How to Sit with an Emotion and Not Drink at It

Episode 136 October 25, 2023 00:27:16
How to Sit with an Emotion and Not Drink at It
Alcohol Tipping Point
How to Sit with an Emotion and Not Drink at It

Oct 25 2023 | 00:27:16


Hosted By

Deb Masner

Show Notes

Welcome to this episode of the podcast, where I will share with you some insights on emotions and how to deal with them without drinking. 

Many of us drink because we want to escape from uncomfortable emotions, such as anger or anxiety. We think that alcohol can make us feel better, but it actually numbs us and prevents us from processing our feelings in a healthy way. 

In this episode, I teach you: 

By learning how to sit with your emotions, you will be able to cope with them in a more constructive way and reduce your need for alcohol. You will also discover more about yourself and your true needs and improve your well-being and happiness. 

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Episode Transcript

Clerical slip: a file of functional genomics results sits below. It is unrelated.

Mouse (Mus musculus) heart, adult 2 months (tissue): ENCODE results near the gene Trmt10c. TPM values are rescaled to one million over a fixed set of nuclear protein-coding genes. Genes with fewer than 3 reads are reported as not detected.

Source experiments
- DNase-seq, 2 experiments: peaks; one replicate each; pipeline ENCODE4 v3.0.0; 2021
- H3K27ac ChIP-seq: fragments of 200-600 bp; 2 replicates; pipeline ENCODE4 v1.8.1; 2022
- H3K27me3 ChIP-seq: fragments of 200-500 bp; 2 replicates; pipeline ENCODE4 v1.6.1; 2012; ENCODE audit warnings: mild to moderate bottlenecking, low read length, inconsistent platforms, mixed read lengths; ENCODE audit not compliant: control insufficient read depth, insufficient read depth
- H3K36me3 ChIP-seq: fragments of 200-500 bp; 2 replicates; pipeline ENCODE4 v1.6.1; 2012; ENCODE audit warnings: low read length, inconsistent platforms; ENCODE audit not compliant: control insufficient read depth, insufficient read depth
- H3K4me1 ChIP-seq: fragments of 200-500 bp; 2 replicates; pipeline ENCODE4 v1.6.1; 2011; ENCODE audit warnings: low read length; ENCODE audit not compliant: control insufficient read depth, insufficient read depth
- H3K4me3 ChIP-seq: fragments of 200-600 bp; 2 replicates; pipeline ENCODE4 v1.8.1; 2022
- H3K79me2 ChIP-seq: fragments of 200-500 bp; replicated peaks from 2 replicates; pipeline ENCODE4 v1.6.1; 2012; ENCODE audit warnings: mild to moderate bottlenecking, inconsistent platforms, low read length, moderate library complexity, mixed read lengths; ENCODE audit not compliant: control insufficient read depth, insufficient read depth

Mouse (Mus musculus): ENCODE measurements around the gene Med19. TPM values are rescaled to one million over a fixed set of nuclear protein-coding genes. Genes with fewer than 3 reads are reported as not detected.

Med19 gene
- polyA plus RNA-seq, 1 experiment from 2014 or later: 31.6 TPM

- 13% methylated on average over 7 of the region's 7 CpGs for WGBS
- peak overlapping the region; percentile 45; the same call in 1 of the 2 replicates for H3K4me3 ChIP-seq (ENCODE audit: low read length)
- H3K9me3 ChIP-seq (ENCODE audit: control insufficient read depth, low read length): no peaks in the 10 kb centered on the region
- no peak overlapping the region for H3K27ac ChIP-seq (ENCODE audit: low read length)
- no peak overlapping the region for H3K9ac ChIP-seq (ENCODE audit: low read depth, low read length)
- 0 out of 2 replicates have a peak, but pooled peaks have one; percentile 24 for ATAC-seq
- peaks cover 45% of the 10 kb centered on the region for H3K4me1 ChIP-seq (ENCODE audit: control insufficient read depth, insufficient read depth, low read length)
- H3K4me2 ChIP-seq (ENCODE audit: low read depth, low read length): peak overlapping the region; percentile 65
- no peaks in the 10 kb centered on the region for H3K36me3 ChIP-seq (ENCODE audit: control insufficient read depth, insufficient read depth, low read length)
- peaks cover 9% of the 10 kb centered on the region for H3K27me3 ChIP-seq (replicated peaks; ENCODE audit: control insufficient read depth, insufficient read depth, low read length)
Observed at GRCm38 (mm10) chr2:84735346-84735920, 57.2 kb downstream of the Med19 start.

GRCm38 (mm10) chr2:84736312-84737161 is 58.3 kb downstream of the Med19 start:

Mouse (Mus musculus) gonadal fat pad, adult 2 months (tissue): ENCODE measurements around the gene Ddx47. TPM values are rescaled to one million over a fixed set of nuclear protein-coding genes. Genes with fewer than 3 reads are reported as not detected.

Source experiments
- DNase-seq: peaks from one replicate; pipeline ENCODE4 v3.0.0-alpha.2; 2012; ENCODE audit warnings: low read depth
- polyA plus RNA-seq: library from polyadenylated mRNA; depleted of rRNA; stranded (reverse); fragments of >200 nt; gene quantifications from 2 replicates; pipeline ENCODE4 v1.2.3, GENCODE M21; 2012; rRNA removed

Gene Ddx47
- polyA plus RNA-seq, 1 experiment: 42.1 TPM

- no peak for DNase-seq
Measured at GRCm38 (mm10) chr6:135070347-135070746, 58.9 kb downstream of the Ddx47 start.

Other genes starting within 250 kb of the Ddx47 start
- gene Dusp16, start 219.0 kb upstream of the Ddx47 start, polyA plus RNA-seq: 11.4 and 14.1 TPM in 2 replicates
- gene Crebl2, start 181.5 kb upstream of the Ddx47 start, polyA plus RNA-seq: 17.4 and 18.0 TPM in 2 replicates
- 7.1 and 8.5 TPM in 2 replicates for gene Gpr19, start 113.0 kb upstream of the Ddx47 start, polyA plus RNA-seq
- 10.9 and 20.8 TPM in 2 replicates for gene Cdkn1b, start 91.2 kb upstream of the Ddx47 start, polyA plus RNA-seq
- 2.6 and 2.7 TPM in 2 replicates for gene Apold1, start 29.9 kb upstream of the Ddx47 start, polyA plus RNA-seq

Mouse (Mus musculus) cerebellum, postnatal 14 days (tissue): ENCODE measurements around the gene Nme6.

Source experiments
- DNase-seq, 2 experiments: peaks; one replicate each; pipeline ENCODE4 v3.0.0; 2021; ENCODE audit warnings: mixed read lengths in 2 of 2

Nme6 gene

[00:00:03] Speaker A: Welcome to the alcohol tipping point, podcast. I'm your host deb Maisner. I'm a registered nurse, health coach, and alcohol free badass. I have found that there's more than one way to address drinking. If you've ever asked yourself if drinking is taking more than it's giving, or if you've found that you're drinking more than usual, you may have reached your. [00:00:22] Speaker B: Own Alcohol Tipping Point. [00:00:24] Speaker A: Alcohol Tipping Point is a podcast for you to find tips, tools and thoughts to change your drinking. Whether you're ready to quit forever or a week, this is the place for you. You are not stuck and you can change. [00:00:37] Speaker B: Let's get started. Thanks for tuning in to this episode. I want to take some time to talk about emotions and I want to give you a tool for just sitting with your emotion. So often we are drinking because of uncomfortable emotions. We may feel angry or anxious or sad, and so we drink because that gets rid of that feeling, that uncomfortable feeling, it gets rid of it really quickly. And so I just want to give you some background about emotions, why we feel them, where we feel them, and I want to give you a tool as well, just to sit with your emotions instead of drinking at them. And finally, I want to invite you to join the next live alcoholiday group. It is just a month long group that we do every month where you practice not drinking and you get lots of tools and resources so that you can replace drinking with something else, so that when you are feeling anxious or sad or lonely, that you have some other options for you. So it's full of science and compassion based tools and lots of support. We have meetings twice a week and we're in a private platform. There is a group chat so you can support each other and it's just a really great way to take a break from drinking. And it's also for you, even if you are sober, you've got a lot of days under your belt, but you just need a little bit more tools and support and accountability. It's a great group to join. You can find information about Alcoholiday Tipping Point alcoholiday, and I'll also link in the show notes. And as listeners, you always get 20% off by using the code Love with capital letters love and that will give you 20% off. And honestly, it's super affordable. It's less than $3 a day without the 20% off. So I also want to invite you if you are struggling. I know that we're entering into the holiday season and finances are tight, so please reach out if you need financial help and I would be happy to help you out and put you in the group. So let's get started. Let's talk about emotions. First of all, the word emotion comes from the Latin term emovair. I hope I'm pronouncing that right and that means moving. And the term emotion is a combination of the words energy and motion. And it just is an expression of how life is constantly in flowing emotion. Sorry, life is in flowing motion. And then you have emotion. And I think that's so great because sometimes when we're in an emotion, when we're stuck in sadness, we feel like it's going to last forever. And it doesn't. It comes and goes. All feelings come and go. No feeling is final. And that always gives me comfort because I know that even though I might feel this way right now, that I won't always feel this way. And I think we haven't given ourselves a chance to really process our emotions or allow them. We live in a society where it is so easy to get out of uncomfortable feelings. It is so easy to get a quick fix and feel better. A lot of times I've heard this saying that we're not like addicted to drinking or alcohol in modern society. We're addicted to feeling comfortable. And that's everything from externally. Think about it. We have air conditioning, we have heat, we have clothes. People don't even want to sit on a two hour flight. Lots of people are like, I can't sit in that seat. I don't want to feel uncomfortable. I need to be in the first class or Whatnot? We have so many ways to feel comfortable right away that we're not used to feeling uncomfortable. And I always say, like, if you can master feeling uncomfortable, if you can sit with uncomfortable feelings, that is going to make you so much stronger in the long term. I just want to share that and just let you know it's totally normal. I'm so guilty of it too. I, for the longest time was in this mindset of, I need to be happy all the time. I need to be on all the time. I wasn't allowing myself to feel sad or anger or disgust or whatever that emotion looked like. I felt like I had to always be on, and I had to hide those quote unquote negative feelings. And so when I was able to recognize, like, oh, it's okay. It's part of the human experience. All these emotions are part of the human experience. And they are helpful. They are messengers. They're telling us, they're helping us understand and interpret what's going on. And they're so normal. Like, yes, there are times you should be angry. That's a normal feeling. That's your body telling you something's not right. Sadness is, something sad has happened. And that's okay to feel sad. We are allowed to feel that. But what happens is we've been taught that we're not allowed to feel it, that we should just put on a happy face, buck up little camper, right? And so we've gotten really good at suppressing emotions, pushing them down, using distraction, using our phone, drinking at them, whatever that looks like. And so you find, like, when you first give up drinking because that's been your go to. You've given alcohol a job to suppress your emotions. So when you first give up drinking, it's just raw emotion time. I remember when I first gave up drinking, I just felt like a raw nerve, just vulnerable and exposed, just walking around feeling everything. And that was everything from joy to sorrow to anger or whatnot, feeling it all. And that was uncomfortable. That is really, really uncomfortable. So I just want you to know like your emotions have a purpose. They're normal and they're a whole rainbow of emotions and that's what makes life interesting. So when we do typically talk about emotions, what we're talking about are the basic emotions and then you can even make that even more detailed if you want. But the basic emotions are anger, disgust, fear, sadness, joy. Those I all I didn't just happenstance upon them. A lot of researchers have these like five core emotions, but those are also the ones that come from the movie Inside Out, which is such a great movie. And if you want to just have a fun way to think about and learn about our emotions in our brain and our mind, revisit that movie. It is really well done. Within that group of five are more nuanced. Within happy, might be playful, content, proud, accepted, peaceful, creative, loving. All of those kind of what we say. I try not to call emotions positive or negative just because I want you to know that there's no bad emotion. It's just they're all messengers and they have a purpose. So maybe comfortable or uncomfortable or whatnot because when we start to label them as bad, then we think we shouldn't feel them and we're trying to push them away. And so what I really want you to get out of this is allowing all emotions and processing them so that they go away naturally. And so going back to again, our different emotions within them, within anger is humiliation, bitter frustration, maybe annoyance, skeptical, disrespected. All of those kind of are related. In the anger family, in the fearful family, that's where the anxiety lies. Maybe the rejection or feeling threatened or nervous or overwhelmed in the sad side, that's where loneliness lies and vulnerability and despair and grief, all of those lie there. So all that to say, our emotions have names, but sometimes it's useful just to feel the experience of them. And when I walk you through this exercise later, I think that will make more sense to you. I do like to point out that they have found that when they do heat map scans, like body scans of people who are experiencing emotions, they can identify where they are in their body. And it's really interesting, there's this picture of a heat map of people with different emotions. So the outline is just a basic body and then the picture shows where they're lit up basically because of that emotion. So the picture of the person who is feeling anger. You can see they're all lit up in their fists and their hands and their heart and their head, their upper body. Like they look ready to fight. The person who is feeling sadness. They're actually blue. They have blue and black and just a little bit of color there, very different from the person who is feeling happiness. That person shows up in the heat map glowing. Their whole body is glowing. And when you think about how you're feeling it in your body, you're like, oh, that does make sense. When I feel happy, where do I feel it? When I'm anger or when I'm angry, where do I feel it? And when I'm in shame or embarrassment, the heat map shows these flushed cheeks. And so think about when you feel shame or embarrassment. Some people even have that physical response. They actually flush your face flushes. And so I just think it's really cool that they can capture this scientifically kind of, this capturing of the woo and science. Those are the heat maps. And that's just to show you like, your emotions are sensations in your body and they're real. I think sometimes we don't think that they're real, but they're real. And so I like this quote about emotions. It says, our feelings and emotions are like the tides of the ocean, never constant and ever changing, as unpredictable as waves. So expect to feel the unexpected as your emotions wash through you, over you, within you and around you. On the shores of your soul, ride the tide of your feelings wherever they flow. And I think that's such a good description because like I said before, your emotions are never constant, they're always changing. And so when we can get good about riding the tide of our feelings wherever they flow, then we get good at navigating life and we get good at just not drinking at it anymore. And also just a reminder, urges or cravings, that's an emotion, that's a desire and that also does not last. And I know it feels like it will, and sometimes it goes on all night, this drinking craving. But part of that is because we're trying to suppress it and get rid of it. We don't want to feel that, especially when we're changing our drinking. We're trying not to drink. We're like, oh, I don't want to have a craving. Now I'm feeling a craving. What do I do? You're trying to push it away. You're distracting yourself. You're pulling out all the tools which are good, and you definitely need that in the beginning. But what happens is we try to push down our emotions. We try to push them down, like you might do with a beach ball in the pool or the water. You try to push it down and then it pops back up. And so what we really want to practice are allowing our emotions. There's another saying that which we resist, persists. And so if we can just get curious and acknowledge like, okay, I'm having a craving. What does that feel like in my body? Or I am angry, where am I feeling that? Just get really scientific about it and you can do that with all of your emotions. And then you'll find that you just start to process them when you allow them instead of fighting them. And so next I want to take some time just to walk you through this exercise where you are allowing an emotion. And if you're listening to this, if you're walking or maybe driving, you might want to pause and come back to it. Or I just don't want you to close your eyes and not be safe, basically. So if you want to do this in a safe place, you can do that. You can just listen along and then relisten later. But this is like a guided mindfulness exercise. So what I want you to do is just close your eyes and take a deep breath in through your nose, a slow breath out, another deep inhale in and exhale out. And now I want you to bring to mind an emotion you have and just pick one. And it might be related to something that happened recently. Maybe it was something that caused you some anxiety or anger, maybe you're having an urge to drink. And just see if you can narrow it down to that one feeling. And when you become aware of that feeling, go ahead and name it. And we allow these feeling sensations in our body, these emotions. We call them feelings because we feel them in our body. Now that you have your emotion or feeling, want you to answer the following questions. If your emotion had a size, what size would it be? It it a quarter, a book? Where is it located? Is it located in your heart, your gut? Your head? And what kind of shape does it have? Is it solid, wispy? Rough? And if your emotion had a color, what color would it be? What temperature is it? Is it hot? Cold? Once you've answered these questions, imagine the emotion out in front of you with the size, shape and color you gave it. And just watch it. Watch it and recognize it for what it is. And when you're ready, you can let the emotion return to its original place inside you and just allow it to be there just as it is. Allowing means letting the thoughts, emotions, feelings or sensations we've recognized simply be there without trying to fix or avoid it. Let it be. Just breathe into it. Acknowledge it. Notice if it's changing shape, changing color, changing temperature. You might feel it slowly fading away. Thank your emotion for bringing you a message. Tell yourself it's okay, you are safe, you are going to be okay. Go ahead and take another deep breath in and exhale out, letting go of that emotion. Slowly bring yourself back into the room or wherever you are. Maybe wiggle your fingers and toes, open your eyes and just consider how you feel. Now after allowing that emotion and processing that, a lot of times people find that it starts to dissipate, it starts to go away. And that meditation that we just did, that was just a couple of minutes. And that's just something that you can do the next time you're feeling an uncomfortable emotion like, okay, I'm going to sit with it. I'm going to allow it, and I'm going to see what does it have to say to me? And this goes along with the Rain method, which comes from Tara Brock. And what that stands for is the Rain is an acronym and the R stands for Recognize. Recognize what's going on? Why are we feeling this way? What are we feeling and where are we feeling? And the A in the Rain method is just to allow the experience to be there just as it is. Just accept it as it is. Okay, I recognize I'm having the thought that I'm angry. I'm noticing that I'm anxious. I'm noticing I'm having the urge to drink. And we're just going to allow that instead of trying to get rid of it. And then the I in the Rain acronym is investigate with Interest and Care. So that's where we get really curious. And so you might ask yourself, what else is going on? What am I believing? What do I need? And a lot of the times when we're having the urge to drink, it's also like, well, what else is going on? What do I need? Do I need to rest? Do I need to connect with someone? Do I need to feed my body? And so we're just investigating just out of curiosity, seeing what's going on. And then the N in the Rain method is nurture with self compassion. And so that's just recognizing that you're human and you're having a human emotion and this is normal. And so it's a lot of the times your body maybe you need a message of reassurance or forgiveness or love or some kind of kindness to yourself. And it might be that you can whisper to yourself, I'm here with you. I'm sorry and I love you. I love you and I'm listening. It's not your fault. Trust in your goodness. You're going to be okay. And so that's just another way we can process and sit with our emotions, is use that Rain method. If you haven't looked into the work of Tara Brock, she spells her last name B-R-A-C-H. She does a lot of mindfulness. She does a lot of work on radical self acceptance, self compassion. And I talk about it a lot with you all because I think it's so important when you're making this change, when you're making any change, is to lead with kindness and self compassion. Be on your own team. You are on your own team, be your own cheerleader, and what does that look like? And so part of that is sitting with these emotions and doing something else, doing something that will nourish your soul and your body. And we know that alcohol is not going to nourish, it's going to take away. And so want to make sure that you know that there's different ways to sit with your emotions. There's this quote from Dr. Rebecca Ray, and it says, sit with it, sit with it, sit with it, sit with it. Even though you want to run, even when it's heavy and difficult, even though you're not quite sure of the way through. Healing happens by feeling. And it's so true. It's so true. It's really hard. It's really hard, and it's true. And it's worth it. I hope that you found this helpful for just sitting with an emotion. A lot of people ask, how do I do that? How do I manage my cravings? How do I sit with an emotion? And so I hope that this gave you some relaxation and some just compassion for yourself and just something that you can do for yourself next time you are feeling an uncomfortable feeling. And I want to invite you again to join the next live alcoholiday group so that you can get some more science and compassion based tools to help you on your journey, wherever you're at with your drinking journey, your life journey. So again, you can find [email protected] alcoholiday and remember to use your code love love to save 20%. I want to thank you so much for listening and I will talk to you next time. [00:26:31] Speaker A: Thank you so much for listening to this episode of the Alcohol Tipping Point podcast. Please share and review the show so you can help other people too. I want you to know I'm always here for you, so please reach out and talk to me on Instagram at Alcohol Tipping Point and check out my website, alcoholiday Tipping Point Free Resources and Help. No matter where you are on your drinking journey, I want to encourage you to just keep practicing, keep going. I promise you are not alone and you are worth it. Every day you practice not drinking is. [00:27:03] Speaker B: A day you can learn from. [00:27:05] Speaker A: I hope you can use these tips we talked about for the rest of your week. And until then, talk to you next time.